Elia Koussa is a Lebanese composer from Rahbé-Akkar. He started the piano at an early age, and attended the Lebanese National conservatory in Tripoli and Beirut from which he got a degree in piano with merit in 2000. His teachers were Marie Sfeir, Shireen Maalouf and Abdelhak Masri, with whom he also took early theory and composition lessons.
He then travelled in late 2000 to Germany and took piano classes with Dieter Zechlin, and started studying composition with Helmut Zapf.
He joined the Hochschule für Musik Franz Liszt in Weimar and obtained a composer’s diploma in 2004 under the direction of Professor Reinhard Woslschina. During this time he met well-known German and international composers, with whom he took master classes, such as Wolfgan Rihm, Reinhard Febel and Dan Dediu. He finished his studies with a Master in Composition in 2008 from the Hochschule für Musik und Theater Felix Mendelssohn Bartholdy Leipzig, under the direction of Prof. Claus-Steffen Mahnkopf.
Back in Lebanon, Elia Koussa dedicated himself to composition and teaching music. He taught composition, piano and theory of music at the National Conservatory of Music in Beirut in which he started the department of contemporary music composition. He also taught at the University of Notre Dame, where he was a lecturer, as well as the Antonine University, and organized seminars and special training in composition and contemporary music at local cultural institutions.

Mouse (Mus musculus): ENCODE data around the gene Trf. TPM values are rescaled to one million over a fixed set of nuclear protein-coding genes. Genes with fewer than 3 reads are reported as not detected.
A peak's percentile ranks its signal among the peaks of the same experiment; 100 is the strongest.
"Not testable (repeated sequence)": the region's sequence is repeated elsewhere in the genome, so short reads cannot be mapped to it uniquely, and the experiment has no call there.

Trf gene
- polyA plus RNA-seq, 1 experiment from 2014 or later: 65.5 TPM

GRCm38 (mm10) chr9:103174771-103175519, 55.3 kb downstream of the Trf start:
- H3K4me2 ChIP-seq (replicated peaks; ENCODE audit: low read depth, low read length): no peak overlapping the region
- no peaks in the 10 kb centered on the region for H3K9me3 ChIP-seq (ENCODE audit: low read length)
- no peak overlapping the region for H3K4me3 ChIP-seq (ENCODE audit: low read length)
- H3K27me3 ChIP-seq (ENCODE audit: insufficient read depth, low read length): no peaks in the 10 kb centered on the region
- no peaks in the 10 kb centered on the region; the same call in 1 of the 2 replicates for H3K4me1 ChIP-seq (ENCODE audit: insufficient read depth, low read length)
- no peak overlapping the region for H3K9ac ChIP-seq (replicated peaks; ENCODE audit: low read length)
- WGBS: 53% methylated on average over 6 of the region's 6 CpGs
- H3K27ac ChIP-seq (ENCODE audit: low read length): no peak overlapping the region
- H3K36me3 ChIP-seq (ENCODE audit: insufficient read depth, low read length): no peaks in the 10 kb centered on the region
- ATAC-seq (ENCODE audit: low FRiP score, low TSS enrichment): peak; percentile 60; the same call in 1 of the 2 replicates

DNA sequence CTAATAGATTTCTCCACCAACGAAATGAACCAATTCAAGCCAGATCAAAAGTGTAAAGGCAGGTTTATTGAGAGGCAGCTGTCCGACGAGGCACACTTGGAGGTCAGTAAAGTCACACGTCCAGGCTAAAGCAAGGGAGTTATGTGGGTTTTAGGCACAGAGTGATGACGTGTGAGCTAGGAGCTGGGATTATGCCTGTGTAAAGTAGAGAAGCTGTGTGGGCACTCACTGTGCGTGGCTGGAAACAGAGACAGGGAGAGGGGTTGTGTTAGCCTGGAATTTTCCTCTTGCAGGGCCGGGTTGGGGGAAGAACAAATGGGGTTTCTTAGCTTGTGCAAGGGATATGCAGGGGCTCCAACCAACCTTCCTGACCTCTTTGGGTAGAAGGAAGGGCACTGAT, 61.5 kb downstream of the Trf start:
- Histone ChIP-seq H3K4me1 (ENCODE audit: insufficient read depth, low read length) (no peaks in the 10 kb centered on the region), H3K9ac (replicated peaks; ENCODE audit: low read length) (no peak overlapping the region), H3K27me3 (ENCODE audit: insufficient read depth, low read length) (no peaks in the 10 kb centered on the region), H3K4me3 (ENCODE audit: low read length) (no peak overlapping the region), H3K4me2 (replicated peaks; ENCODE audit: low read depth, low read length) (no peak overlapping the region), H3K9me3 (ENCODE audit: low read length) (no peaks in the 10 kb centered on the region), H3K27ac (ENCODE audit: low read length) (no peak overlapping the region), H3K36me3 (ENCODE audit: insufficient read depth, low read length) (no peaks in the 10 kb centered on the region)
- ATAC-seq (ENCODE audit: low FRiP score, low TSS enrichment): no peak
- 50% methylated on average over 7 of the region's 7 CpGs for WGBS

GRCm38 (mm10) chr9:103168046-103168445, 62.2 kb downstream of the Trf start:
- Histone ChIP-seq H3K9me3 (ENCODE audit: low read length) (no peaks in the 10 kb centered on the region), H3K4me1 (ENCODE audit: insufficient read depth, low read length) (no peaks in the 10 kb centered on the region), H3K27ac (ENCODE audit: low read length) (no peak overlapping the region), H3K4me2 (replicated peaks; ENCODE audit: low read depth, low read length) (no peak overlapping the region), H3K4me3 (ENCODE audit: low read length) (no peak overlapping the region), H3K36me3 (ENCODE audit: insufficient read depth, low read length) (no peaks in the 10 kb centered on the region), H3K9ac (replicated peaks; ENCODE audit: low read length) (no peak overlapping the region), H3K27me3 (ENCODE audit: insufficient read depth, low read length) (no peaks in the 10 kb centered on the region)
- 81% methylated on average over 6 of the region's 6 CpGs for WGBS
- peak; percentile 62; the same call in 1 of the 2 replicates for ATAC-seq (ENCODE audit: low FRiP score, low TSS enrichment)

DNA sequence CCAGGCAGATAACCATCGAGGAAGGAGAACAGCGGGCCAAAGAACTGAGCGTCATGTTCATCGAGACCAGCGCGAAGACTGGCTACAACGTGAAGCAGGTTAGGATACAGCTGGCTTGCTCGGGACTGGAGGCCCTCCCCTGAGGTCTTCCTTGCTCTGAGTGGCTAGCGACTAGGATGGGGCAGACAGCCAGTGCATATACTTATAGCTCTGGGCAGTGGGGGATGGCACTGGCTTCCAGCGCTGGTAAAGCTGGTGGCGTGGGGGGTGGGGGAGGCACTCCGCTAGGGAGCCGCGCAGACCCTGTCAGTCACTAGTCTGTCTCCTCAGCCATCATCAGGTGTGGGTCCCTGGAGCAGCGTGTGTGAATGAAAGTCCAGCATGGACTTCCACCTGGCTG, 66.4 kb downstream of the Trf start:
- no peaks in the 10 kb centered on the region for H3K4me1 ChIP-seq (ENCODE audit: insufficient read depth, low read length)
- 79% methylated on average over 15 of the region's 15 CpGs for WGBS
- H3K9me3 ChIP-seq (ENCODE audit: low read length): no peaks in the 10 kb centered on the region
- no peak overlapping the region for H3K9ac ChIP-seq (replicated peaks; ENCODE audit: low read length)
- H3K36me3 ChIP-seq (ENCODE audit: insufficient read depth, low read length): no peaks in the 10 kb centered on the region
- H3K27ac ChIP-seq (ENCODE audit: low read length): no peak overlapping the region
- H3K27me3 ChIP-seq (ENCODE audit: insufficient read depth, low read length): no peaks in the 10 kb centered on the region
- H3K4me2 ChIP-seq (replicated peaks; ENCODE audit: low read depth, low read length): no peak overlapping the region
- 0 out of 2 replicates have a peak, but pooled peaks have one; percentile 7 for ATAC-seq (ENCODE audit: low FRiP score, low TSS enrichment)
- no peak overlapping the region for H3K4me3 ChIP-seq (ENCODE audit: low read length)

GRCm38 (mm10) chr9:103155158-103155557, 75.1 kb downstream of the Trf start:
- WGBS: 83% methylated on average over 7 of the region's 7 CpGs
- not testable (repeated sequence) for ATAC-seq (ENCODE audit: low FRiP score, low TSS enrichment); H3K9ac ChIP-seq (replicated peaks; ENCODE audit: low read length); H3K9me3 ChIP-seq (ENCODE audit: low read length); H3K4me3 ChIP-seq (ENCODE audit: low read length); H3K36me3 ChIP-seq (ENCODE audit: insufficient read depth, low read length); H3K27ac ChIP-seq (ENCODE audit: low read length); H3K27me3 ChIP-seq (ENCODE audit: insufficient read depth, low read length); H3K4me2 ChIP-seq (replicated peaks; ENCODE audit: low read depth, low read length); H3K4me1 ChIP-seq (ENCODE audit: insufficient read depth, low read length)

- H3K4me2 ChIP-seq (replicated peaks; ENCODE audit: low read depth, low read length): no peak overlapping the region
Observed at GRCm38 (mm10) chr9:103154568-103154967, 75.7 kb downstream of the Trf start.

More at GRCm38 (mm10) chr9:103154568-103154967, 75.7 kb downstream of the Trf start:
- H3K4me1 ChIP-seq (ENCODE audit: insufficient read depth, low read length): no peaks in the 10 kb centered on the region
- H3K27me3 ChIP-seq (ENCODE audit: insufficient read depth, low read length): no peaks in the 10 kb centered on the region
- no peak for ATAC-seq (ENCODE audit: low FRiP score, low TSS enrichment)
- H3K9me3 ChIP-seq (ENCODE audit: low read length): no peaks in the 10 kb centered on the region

He has won several international prizes, including an honorable mention at the international music festival for excellent composition in 2011. He won the Weimarer Frühjahrstage Competition in 2009 and the Baerenreiter prize at the Weimar festival of contemporary music in 2009. His works have been programmed at Lebanese, European and American festivals and concerts, and his catalogue includes a range of works for every type of music ensemble: for solo instrument, for chamber orchestras and instrumental ensembles, for orchestra, for vocal music, film music, etc.
Elia Koussa has an avant-garde vision which gives rise to unexpected musical creations, which are outside the beaten tracks and defy conventions. Without denying his origins, he avoids fusion between oriental and western music.
Drawing his inspiration from nature, from physical and psychological phenomena, from traditional and modern Arab literature, from the works of C.G. Jung, and the repertoires of classical and oriental music, he builds his work using his very own and unique contemporary language and techniques, giving priority to an inner search of balance between paradoxes and complementary forces, and the opposition between body and soul, matter and spirit, the visible and the invisible.